A scanning probe microscope (SPM) in its simplest form uses a fine probe tip in proximity to a sample surface to measure a particular physical property. SPMs achieve atomic or nanometer scale resolution using probe tips that have dimensions in this range, and typically measure physical properties by scanning the sample with tip-sample separations of one to a few nanometers using piezoelectric actuators. The advent of scanning probe microscopy in the 1980s led to the birth of the current disciplines of nanoscale science and technology, which focus on measuring and controlling the properties of materials and fabricating new structures at nanometer length scales. The goal of this project is to develop and construct state-of-the-art SPM instruments to advance the state of the art in nanoscale measurement.
SPM is a general acronym for various probe instruments. The “P” in SPM stands for various types of probe measurements, such as capacitance (C), force (F), tunneling (T), etc. The scanning tunneling microscope (STM), including custom designs at the CNST, uses the quantum mechanical principle of tunneling between a probe tip and a conducting surface. Force measurements are also currently under development. In STM operation, a fine probe tip is brought to within a fraction of a nanometer from a surface to establish a tunneling current between the probe tip and the surface. The tip is rastered across the surface and the tunneling current is used in a feedback loop to servo the tip position. The measurement of the tip position is recorded as the tip-sample distance and is adjusted to maintain a constant tunneling current. To first order, this raster image yields the surface topography. In addition to topographic features, the STM is inherently sensitive to surface electronic properties due to the dependence of the tunneling process on the availability of electron states. We exploit this sensitivity to measure the surface electron density of states with high spatial resolution, notably for recent measurements on graphene. In certain cases, STM also allows one to selectively image different chemical species. Moreover, we use the STM to fabricate perfect nanostructures on an atom-by-atom basis. Here, an atom is manipulated using the interactions in the tip/sample junction, and moved to a desired location under the control of the STM tip. Our experimental efforts emphasize the custom design of the instrumentation with which we strive to push the frontiers of measurement at the nanometer scale. Within the CNST, three custom instruments have been developed for this purpose, briefly described below.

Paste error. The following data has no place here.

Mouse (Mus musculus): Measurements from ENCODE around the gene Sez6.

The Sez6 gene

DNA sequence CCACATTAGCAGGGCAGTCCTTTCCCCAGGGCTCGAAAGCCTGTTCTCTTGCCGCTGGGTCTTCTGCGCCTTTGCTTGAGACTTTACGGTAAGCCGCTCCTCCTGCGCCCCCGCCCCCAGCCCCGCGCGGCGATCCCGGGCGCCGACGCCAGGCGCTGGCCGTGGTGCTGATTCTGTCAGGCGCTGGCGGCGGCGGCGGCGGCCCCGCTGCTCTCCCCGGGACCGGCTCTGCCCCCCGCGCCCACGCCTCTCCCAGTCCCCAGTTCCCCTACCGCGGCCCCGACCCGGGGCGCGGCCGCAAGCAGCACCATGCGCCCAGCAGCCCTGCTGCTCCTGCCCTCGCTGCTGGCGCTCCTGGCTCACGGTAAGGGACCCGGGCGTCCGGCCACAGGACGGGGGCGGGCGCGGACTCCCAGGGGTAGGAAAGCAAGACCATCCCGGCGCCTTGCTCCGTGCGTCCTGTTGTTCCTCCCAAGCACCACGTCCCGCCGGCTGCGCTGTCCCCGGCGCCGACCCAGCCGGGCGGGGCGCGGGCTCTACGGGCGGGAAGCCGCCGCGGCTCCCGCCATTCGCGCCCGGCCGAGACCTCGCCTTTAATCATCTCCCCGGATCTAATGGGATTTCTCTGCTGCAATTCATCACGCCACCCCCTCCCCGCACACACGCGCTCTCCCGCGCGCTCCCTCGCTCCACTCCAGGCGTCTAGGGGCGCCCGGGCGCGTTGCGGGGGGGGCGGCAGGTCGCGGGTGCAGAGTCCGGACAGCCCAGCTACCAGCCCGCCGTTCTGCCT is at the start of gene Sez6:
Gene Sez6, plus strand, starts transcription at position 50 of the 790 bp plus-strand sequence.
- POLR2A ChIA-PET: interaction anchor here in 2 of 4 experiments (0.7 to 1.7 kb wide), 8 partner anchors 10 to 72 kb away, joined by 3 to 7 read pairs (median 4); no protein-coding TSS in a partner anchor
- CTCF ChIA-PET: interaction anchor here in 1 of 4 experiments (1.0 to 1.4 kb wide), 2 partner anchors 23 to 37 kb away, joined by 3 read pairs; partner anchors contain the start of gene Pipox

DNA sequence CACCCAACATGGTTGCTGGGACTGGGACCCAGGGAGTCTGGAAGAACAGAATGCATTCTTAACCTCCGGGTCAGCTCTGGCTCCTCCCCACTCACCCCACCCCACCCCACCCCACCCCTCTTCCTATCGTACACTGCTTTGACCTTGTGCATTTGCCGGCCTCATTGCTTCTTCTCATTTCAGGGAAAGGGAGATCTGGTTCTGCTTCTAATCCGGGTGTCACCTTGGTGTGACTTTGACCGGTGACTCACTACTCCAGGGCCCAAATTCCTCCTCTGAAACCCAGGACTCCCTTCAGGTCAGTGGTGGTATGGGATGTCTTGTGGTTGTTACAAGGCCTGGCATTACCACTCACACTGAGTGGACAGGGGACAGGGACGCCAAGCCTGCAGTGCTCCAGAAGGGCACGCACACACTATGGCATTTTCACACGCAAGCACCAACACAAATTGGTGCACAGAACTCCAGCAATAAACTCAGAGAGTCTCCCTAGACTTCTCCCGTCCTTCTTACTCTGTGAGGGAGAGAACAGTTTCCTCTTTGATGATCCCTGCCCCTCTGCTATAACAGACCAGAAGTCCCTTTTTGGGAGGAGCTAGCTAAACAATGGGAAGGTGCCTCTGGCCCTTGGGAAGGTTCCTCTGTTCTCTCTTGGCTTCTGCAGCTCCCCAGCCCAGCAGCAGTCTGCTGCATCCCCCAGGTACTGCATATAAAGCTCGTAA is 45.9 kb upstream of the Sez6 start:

4 K Ultra-high Vacuum Vector High Magnetic Field Scanning Tunneling Microscope
An ultra-high vacuum (UHV) cryogenic STM was custom designed and built as part of the Atomic Scale Characterization and Manipulation Laboratory. The main features of this microscope are operation down to temperatures of 2.5 K inside a superconducting vector magnet cryostat. The vector magnet has a vertical solenoid capable of producing a 10 T field and a horizontal split pair magnet producing up to 1.5 T. Vector operation is computer controlled and can rotate a 1.5 T field in a two-dimensional plane. The microscope system is housed inside an acoustic and electrical shielded room with three stages of vibration isolation. The UHV systems include an MBE system for the growth of materials, a field-ion microscope for tip preparation, and a UHV transfer system to move samples and probe tips through the UHV systems (see Atomic Scale Characterization and Manipulation Laboratory).
A unique feature of this microscope design is a transportable STM module (Fig. 1a). The STM module contains a three-axis coarse positioning system of the tip-sample junction incorporating 18 shear piezo motor stacks lFig. 1(b)]. The sample is mounted on a vertical piezo translator while the tip is mounted on a two-dimensional, horizontal translator stage that is used to position the probe tip over a specific area of the sample surface. The overall STM module was constructed out of a solid piece of molybdenum to achieve a stiff structural base with good thermal conductivity. The conical shape of the molybdenum module ensures good thermal contact when pressed against a Cu mating cone inside the UHV insert. With this design, we achieve a temperature of 4.3 K. Lower temperature operation down to 2.5 K can be achieved with the aid of a "lambda-refrigerator" inside the cryostat.
Fig. 1 (a) Photograph of a transportable STM module. (b) 3D CAD model cross section of the 3three-axis piezo motor system inside the STM module. (c) Photograph of the UHV insert being loaded inside the superconducting magnet cryostat.
Lead Organizational Unit:cnst
Seoul National University
University of Regensburg
Joseph Stroscio, Phone 301-975-3716